Lewis, J.D., R.A. Smith*, O. Ghannoum, B.A. Logan, N.G. Phillips, and D.T. Tissue. 2013. Industrial-age changes in atmospheric [CO2] and temperature differentially alter responses of faster- and slower-growing Eucalyptus seedlings to short-term drought. Tree Physiology 33:475-488

Logan, B.A., J.S. Reblin, D.M. Zonana*, R.F. Dunlavey*, C.R. Hricko*, A.W. Hall*, S.C. Schmiege*, R.A. Butschek*, K.L. Duran*, R.J.N. Emery*, L.V. Kurepin*, J.D. Lewis, R.P. Pharis, N.G. Phillips and D.T. Tissue. 2013. Impact of eastern dwarf mistletoe (Arceuthobium pusillum) on host white spruce (Picea glauca) development, growth and performance across multiple scales. Physiologia Plantarum 147:502-513. doi: 10.111/j.1399-3054.2012.01681.x

Zeppel, M., B. Logan, J.D. Lewis, N. Phillips and D.T. Tissue. 2013. Why lose water at night? Disentangling the mystery of nocturnal sap flow, transpiration and stomatal conductance - when, where, who? Acta Horticulturae 991:307-312.

Smith, R.A.*, J.D. Lewis, O. Ghannoum and D.T. Tissue. 2012. Leaf structural responses to pre-industrial, current and elevated atmospheric [CO2] and temperature affect leaf function in Eucalyptus sideroxylon. Functional Plant Biology 39:285-296. doi:10.1071/FP11238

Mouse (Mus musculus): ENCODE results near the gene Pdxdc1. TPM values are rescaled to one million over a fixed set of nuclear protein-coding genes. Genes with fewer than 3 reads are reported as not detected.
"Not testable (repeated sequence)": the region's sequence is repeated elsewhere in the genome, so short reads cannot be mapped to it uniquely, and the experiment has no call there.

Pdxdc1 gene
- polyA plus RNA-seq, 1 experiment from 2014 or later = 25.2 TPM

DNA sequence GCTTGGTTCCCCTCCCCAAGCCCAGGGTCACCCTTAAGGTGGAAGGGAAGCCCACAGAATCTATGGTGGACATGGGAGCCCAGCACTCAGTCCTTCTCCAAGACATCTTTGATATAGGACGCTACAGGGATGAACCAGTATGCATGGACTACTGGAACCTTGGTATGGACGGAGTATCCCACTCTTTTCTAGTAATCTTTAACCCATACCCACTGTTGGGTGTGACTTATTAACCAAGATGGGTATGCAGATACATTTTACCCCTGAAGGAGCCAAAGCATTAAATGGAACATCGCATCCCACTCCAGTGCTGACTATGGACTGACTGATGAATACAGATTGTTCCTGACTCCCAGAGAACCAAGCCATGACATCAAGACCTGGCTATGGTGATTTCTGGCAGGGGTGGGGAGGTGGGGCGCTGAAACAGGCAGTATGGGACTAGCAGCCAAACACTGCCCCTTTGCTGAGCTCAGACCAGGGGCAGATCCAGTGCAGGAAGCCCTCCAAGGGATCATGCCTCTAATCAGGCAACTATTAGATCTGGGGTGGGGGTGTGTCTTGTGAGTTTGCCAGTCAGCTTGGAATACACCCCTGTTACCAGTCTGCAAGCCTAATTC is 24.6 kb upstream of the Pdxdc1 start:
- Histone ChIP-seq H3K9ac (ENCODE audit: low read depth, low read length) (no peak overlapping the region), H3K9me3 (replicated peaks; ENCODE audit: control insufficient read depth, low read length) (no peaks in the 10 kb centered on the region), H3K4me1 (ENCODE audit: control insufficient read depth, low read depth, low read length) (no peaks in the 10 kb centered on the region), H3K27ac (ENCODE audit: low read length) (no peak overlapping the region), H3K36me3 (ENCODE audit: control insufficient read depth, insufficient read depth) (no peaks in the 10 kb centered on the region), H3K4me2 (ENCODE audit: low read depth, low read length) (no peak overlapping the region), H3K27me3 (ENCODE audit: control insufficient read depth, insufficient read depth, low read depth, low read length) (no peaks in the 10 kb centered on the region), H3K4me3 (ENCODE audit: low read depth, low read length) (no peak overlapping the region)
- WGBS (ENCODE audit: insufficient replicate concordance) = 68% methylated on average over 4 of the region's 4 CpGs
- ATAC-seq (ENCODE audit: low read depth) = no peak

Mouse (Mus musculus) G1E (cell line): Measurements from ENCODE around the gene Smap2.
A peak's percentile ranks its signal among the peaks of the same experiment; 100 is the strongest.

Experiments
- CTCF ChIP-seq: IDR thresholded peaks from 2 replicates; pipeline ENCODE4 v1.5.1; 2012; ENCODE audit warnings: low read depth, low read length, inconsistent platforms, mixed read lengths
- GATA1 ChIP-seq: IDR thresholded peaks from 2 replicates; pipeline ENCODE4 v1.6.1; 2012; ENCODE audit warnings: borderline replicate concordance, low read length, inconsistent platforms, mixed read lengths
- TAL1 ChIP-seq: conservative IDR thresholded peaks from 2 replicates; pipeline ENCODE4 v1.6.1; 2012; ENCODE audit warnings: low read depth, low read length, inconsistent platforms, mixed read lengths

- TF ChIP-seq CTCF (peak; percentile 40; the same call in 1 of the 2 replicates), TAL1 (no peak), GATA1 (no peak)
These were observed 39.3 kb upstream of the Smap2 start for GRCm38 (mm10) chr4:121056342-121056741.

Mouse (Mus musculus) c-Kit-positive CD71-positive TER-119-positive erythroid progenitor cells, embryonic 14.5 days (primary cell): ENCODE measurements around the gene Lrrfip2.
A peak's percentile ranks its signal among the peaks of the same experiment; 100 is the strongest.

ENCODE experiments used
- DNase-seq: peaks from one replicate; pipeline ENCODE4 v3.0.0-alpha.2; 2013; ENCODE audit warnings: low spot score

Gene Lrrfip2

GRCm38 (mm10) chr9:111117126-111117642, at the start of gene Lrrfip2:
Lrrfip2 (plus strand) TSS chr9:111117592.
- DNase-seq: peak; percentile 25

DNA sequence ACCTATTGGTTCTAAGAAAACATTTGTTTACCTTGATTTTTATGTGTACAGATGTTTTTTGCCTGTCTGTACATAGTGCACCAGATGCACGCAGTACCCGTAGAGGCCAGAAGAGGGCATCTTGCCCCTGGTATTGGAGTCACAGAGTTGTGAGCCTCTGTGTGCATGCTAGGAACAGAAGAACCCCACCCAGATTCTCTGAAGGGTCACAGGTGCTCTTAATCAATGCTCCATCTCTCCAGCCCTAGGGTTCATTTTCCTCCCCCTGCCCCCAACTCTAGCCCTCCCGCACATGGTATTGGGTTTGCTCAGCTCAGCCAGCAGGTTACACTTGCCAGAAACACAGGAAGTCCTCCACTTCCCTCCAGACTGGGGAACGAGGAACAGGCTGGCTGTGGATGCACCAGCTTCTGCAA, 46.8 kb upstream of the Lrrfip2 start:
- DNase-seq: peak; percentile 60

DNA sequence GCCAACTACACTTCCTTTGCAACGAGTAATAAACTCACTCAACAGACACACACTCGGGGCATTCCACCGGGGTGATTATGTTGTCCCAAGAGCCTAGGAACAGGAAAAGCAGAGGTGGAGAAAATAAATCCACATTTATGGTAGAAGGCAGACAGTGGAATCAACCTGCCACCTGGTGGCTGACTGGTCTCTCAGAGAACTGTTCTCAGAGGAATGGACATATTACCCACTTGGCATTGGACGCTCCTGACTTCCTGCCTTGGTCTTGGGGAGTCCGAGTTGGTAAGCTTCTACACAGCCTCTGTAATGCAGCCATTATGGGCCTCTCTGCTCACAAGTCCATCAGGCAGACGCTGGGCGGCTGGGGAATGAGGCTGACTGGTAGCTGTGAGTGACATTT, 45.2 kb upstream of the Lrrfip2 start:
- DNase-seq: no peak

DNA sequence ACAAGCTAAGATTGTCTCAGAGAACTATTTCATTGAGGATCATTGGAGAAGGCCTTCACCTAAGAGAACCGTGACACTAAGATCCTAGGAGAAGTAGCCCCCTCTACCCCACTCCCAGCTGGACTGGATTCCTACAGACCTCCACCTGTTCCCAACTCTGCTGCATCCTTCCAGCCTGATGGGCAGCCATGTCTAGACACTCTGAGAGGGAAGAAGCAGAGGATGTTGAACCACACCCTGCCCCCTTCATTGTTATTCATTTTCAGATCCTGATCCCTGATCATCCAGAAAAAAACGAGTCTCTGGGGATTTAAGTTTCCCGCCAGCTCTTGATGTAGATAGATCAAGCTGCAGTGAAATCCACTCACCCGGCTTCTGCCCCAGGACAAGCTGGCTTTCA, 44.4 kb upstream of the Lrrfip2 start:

Tissue, D.T. and J.D. Lewis. 2012. Learning from the past: how low [CO2] studies inform plant and ecosystem response to future climate change. New Phytologist 194:4-6

Xu, C.Y., M.H. Turnbull, D.T. Tissue, J.D. Lewis, R. Carson, W.S.F. Schuster, D. Whitehead, A.D. Walcroft, J. Li and K.L Griffin. 2012. Age-related decline in stand growth is primarily due to mortality and not to changes in individual tree physiology, tree growth or stand structure in a Quercus-dominated forest. Journal of Ecology 100:428-440. DOI: 10.1111/j.1365-2745.2011.01933.x

Zeppel, M.J.B., J.D. Lewis, B. Chaszar, R.A. Smith, B.E. Medlyn, T.E. Huxman and D.T. Tissue. 2012. Nocturnal stomatal conductance responses to rising [CO2], temperature and drought. New Phytologist 193:929-938. doi: 10.1111/j.1469-8137.2011.03993.x

Lewis, J.D., N.G. Phillips, B.A. Logan, C. Hricko and D.T. Tissue. 2011. The relationship between leaf photosynthesis and dark respiration in six Eucalyptus species is regulated by daytime and nighttime stomatal conductance. Tree Physiology 31:997-1006. doi:10.1093/treephys/tpr087

Phillips, N.G., R. Attard*, O. Ghannoum, J.D. Lewis, B.A. Logan and D.T. Tissue. 2011. Impact of variable [CO2] and temperature on water transport structure-function relationships in Eucalyptus. Tree Physiology 31:945-952. doi: 10.1093/treephys/tpr047